Appeal from the Superior Court of the District of Columbia; Hon. Frederick H. Weisberg, Trial Judge
Ferren, Steadman and Farrell, Associate Judges.
The opinion of the court was delivered by: Farrell
Raymond D. Battocchi and Kathleen A. Buck appeal from a judgment in favor of Washington Hospital Center (the hospital) and Dr. Douglas Brady (an employee of the hospital at the relevant time) in a medical malpractice action arising from injuries -- including permanent brain damage -- to their son Adam allegedly caused by the use of obstetrical forceps during his delivery. Dr. Brady, then a third-year resident, used the forceps to effect the delivery after the attempts of Dr. Cohn, Ms. Buck's attending physician, also using forceps, had failed. Dr. Cohn settled before trial and was not a party to the instant suit.
Appellants raise several challenges to the conduct of the trial, foremost of which is the Judge's refusal to give a missing evidence instruction as a sanction for the hospital's failure to preserve a note written by an attending nurse shortly after the delivery. We conclude that a remand of the record is necessary for an express finding central to resolution of that issue. Appellants' remaining arguments provide no basis for reversing the jury's determination.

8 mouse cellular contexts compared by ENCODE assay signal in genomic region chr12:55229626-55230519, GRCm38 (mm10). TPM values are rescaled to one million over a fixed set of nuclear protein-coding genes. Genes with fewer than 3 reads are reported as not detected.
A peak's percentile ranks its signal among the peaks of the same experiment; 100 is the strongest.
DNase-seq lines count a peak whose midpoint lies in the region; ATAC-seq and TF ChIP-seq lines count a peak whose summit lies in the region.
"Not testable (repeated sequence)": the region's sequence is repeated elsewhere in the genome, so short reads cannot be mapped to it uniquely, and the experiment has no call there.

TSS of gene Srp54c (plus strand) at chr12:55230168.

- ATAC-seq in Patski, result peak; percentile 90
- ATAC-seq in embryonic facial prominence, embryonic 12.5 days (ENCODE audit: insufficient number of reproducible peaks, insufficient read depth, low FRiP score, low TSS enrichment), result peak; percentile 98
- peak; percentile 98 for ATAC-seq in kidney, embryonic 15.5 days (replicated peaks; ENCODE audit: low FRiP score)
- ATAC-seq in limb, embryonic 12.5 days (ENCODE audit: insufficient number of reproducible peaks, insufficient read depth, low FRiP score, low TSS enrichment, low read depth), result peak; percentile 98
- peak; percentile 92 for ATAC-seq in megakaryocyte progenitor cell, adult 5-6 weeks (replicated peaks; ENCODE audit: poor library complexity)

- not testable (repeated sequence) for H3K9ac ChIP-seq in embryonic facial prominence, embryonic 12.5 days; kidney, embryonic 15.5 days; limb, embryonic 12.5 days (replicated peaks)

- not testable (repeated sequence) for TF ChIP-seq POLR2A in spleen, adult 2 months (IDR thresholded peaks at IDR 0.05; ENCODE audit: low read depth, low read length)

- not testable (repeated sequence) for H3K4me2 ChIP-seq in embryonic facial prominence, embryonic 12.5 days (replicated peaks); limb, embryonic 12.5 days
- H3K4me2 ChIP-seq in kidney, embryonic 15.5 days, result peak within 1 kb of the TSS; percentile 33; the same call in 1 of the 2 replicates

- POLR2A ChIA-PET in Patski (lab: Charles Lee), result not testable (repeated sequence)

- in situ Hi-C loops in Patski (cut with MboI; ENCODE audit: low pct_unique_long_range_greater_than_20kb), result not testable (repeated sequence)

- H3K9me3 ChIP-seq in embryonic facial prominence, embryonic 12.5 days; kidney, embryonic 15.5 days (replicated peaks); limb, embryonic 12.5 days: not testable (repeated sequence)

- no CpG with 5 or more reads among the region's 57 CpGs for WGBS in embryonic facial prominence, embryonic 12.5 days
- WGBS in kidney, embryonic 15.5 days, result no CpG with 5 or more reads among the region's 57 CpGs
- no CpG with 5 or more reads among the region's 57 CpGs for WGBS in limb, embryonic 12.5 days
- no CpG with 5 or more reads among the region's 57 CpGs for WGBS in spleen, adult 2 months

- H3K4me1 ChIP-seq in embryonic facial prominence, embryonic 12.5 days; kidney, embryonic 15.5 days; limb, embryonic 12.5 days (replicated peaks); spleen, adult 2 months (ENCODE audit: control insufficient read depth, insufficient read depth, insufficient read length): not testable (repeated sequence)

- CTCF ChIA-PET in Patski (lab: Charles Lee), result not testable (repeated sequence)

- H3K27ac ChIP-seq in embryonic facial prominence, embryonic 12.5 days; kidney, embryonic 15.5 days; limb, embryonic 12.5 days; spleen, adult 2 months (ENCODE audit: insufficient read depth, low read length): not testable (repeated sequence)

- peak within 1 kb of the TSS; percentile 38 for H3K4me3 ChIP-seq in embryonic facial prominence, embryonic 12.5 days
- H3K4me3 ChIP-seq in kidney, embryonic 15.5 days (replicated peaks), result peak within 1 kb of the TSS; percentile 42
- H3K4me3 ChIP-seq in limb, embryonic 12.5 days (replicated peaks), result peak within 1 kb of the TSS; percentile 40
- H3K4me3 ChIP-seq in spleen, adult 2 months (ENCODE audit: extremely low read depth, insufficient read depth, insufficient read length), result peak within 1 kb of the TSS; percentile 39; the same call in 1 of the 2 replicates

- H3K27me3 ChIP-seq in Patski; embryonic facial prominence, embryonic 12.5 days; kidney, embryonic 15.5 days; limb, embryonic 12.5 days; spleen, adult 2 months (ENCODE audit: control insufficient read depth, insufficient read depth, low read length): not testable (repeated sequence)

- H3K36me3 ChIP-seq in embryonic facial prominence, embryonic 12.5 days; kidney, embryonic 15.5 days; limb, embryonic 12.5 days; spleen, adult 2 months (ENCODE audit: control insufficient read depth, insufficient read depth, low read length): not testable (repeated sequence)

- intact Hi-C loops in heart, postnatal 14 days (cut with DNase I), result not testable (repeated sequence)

Ms. Buck entered the Washington Medical Center Hospital at 11:15 a.m. on April 2, 1982, after her amniotic membranes had ruptured spontaneously earlier that morning. At about 12:00 noon, mild contractions began. From about 1:00 p.m. until 6:30 p.m., a drug was administered to stimulate contractions, and thereafter various measures were taken to combat an abnormal labor. At 1:30 a.m. on April 3, the attending physician, Dr. Cohn, diagnosed the position of the baby as left occiput posterior (face-down). In fact, the baby's position was occiput anterior (face-up). At about 3:59 a.m., after some fifteen hours of labor, Ms. Buck was brought into the delivery room in an exhausted condition. Dr. Cohn decided to attempt a vaginal delivery using obstetrical forceps. The forceps slipped off the baby's head at least twice, perhaps several times, requiring reinsertion. Ultimately Dr. Cohn's attempts were unsuccessful. Dr. Brady was called in and, using the forceps, delivered the baby at 4:50 a.m.